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Early Years Magazine - Issue 25: Case Study


This page has been archived. The content was correct at the time of original publication, but is no longer updated.
Created on 28 November 2011 by ncetm_administrator
Updated on 13 December 2011 by ncetm_administrator

Early Years Magazine - Issue 25case study
 

Case Study

Dacre Braithwaite CE Primary School 

Dacre Braithwaite CE Primary School is a small rural school in North Yorkshire. Smaller than the average-sized primary school, it is situated in a remote rural setting, four miles from the nearest village. The school is one of Ofsted’s Good Practice in Early Years and Childcare examples.

 Outdoor provision area
 Outdoor provision area

As a small school, practitioners need to work with mixed age classes. Ten children of Foundation age are admitted in the September of the year in which they are five, initially on a part-time basis. A key concern has been ensuring the correct balance of activities and level of challenge for Reception children and Year 1 pupils working together in the same classroom. The staff firmly believe that by standing back, taking stock and having the confidence to do what feels right for the school and the children within it, that balance can be achieved.

The mixed Reception and Year 1 classroom at the school is set up as an Early Years Foundation Stage (EYFS) unit with a variety of continuous indoor and outdoor provision areas that are enhanced regularly to meet the needs of all children. Children are taught largely through play-based topics and may be grouped according to ability for different tasks. Planning for this mixed-age class is initially based upon the Year 1 curriculum with constant cross-references being made to the EYFS curriculum. Staff are prepared to be flexible with their planning and are not afraid to 'go with the flow' to meet the needs of the children. As long as the learning objectives are kept in mind for both year groups at all times, having the confidence to follow the children’s lead can be very rewarding.

Independently taking care of plants outdoors
Independently taking care of plants
outdoors

Provision within each area is planned for at the end of each week based on observations and assessments made during the week. Sometimes areas within the classroom are not planned in detail to allow independence and imagination to develop through the children’s own selection of resources.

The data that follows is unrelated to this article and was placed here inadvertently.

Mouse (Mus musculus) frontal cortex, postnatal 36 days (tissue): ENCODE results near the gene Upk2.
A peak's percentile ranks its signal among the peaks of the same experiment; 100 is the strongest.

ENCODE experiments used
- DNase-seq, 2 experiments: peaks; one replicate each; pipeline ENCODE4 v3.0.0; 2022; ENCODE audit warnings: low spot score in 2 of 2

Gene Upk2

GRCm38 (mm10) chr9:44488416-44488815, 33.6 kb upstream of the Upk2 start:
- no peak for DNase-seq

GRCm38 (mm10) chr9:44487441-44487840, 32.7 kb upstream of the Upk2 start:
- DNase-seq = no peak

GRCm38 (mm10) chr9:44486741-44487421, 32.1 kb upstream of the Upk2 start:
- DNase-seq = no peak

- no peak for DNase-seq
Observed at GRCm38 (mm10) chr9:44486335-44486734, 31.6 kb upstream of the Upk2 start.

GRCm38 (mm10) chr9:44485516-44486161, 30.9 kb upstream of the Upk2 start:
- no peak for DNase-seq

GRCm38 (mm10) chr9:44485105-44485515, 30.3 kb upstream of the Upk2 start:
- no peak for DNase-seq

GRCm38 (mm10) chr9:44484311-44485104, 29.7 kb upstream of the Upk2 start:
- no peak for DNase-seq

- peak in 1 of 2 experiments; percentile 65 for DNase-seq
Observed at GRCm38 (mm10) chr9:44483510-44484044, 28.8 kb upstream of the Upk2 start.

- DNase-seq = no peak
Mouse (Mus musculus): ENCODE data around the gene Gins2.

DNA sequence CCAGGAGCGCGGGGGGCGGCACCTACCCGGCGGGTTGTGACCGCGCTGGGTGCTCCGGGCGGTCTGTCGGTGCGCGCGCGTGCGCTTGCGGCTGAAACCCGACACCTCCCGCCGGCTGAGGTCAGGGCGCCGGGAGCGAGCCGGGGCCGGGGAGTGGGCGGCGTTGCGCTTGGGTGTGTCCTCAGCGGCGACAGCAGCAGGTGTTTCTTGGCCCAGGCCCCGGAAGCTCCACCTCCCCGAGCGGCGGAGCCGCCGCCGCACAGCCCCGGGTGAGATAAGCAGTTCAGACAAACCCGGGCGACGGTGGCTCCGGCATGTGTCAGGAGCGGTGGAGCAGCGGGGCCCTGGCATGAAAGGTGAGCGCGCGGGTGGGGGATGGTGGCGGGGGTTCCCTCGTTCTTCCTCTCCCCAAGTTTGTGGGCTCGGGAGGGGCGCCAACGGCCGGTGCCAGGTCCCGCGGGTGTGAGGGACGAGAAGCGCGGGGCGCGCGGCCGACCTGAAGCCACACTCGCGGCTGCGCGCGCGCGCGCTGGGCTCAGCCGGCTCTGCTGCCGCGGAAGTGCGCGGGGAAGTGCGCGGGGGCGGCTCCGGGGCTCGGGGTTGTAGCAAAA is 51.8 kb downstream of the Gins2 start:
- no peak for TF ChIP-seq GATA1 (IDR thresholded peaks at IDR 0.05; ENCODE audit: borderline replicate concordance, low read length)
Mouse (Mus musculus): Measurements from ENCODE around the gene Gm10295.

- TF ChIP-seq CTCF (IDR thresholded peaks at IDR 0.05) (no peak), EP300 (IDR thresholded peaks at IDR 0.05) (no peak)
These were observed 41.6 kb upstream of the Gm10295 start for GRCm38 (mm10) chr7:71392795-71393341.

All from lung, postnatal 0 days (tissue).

Topics and themes are mapped out with the children whenever possible to encourage ownership of learning. Lessons are planned according to particular interests or questions raised, which helps to keep the children engaged and motivated in their learning. Children work extremely well in partnership with one another and the younger pupils benefit from the learning skills of those in Year 1. 'Talking partner' and 'buddy' sessions are used for children to develop their speaking and listening and also their creative and thinking skills through discussions and team work. Cooperative working across both year groups provides all children with opportunities to develop negotiation and time management skills, in addition to social skills. There are high aspirations of what children can achieve, which inspires them to want to achieve the best for themselves.

While focus groups are taking place, the rest of the class is encouraged to initiate and develop their learning in continuous provision areas. This approach allows social interactions to take place within and across year groups. Sometimes challenges linking to a specific area of learning are set up within continuous provision areas, including in the high-quality outdoor areas and the children are encouraged to move their learning forward and reach objectives in specific ways. Modelling by a member of staff is always carried out beforehand.

Sharing ‘learning journeys’ together on non-school uniform day
Sharing ‘learning journeys’ together on non-school uniform day

The children are happy, confident and motivated to learn. They are encouraged to be resourceful at all times so that they know where to find help and not become too reliant on the teacher. The atmosphere is positive and engaging, and the classroom vibrant and stimulating with examples of the children’s own work and photographs on the walls. Children thrive and particularly enjoy having a Reception or Year 1 buddy to work with or turn to when needed. Collaborative working is fantastic when tasks are appropriately challenging and interesting. Working cooperatively with others provides each child with numerous opportunities to revise and consolidate their learning.

As one parent states, 'The children flourish because they are valued as individuals and nurtured to be responsible and loving people. They are constantly encouraged to develop their own interests at school and at home in practical ways. The careful balance of child-initiated learning coupled with high expectations allows all children to find their strengths and thus enables them to be effective learners.'

 
 
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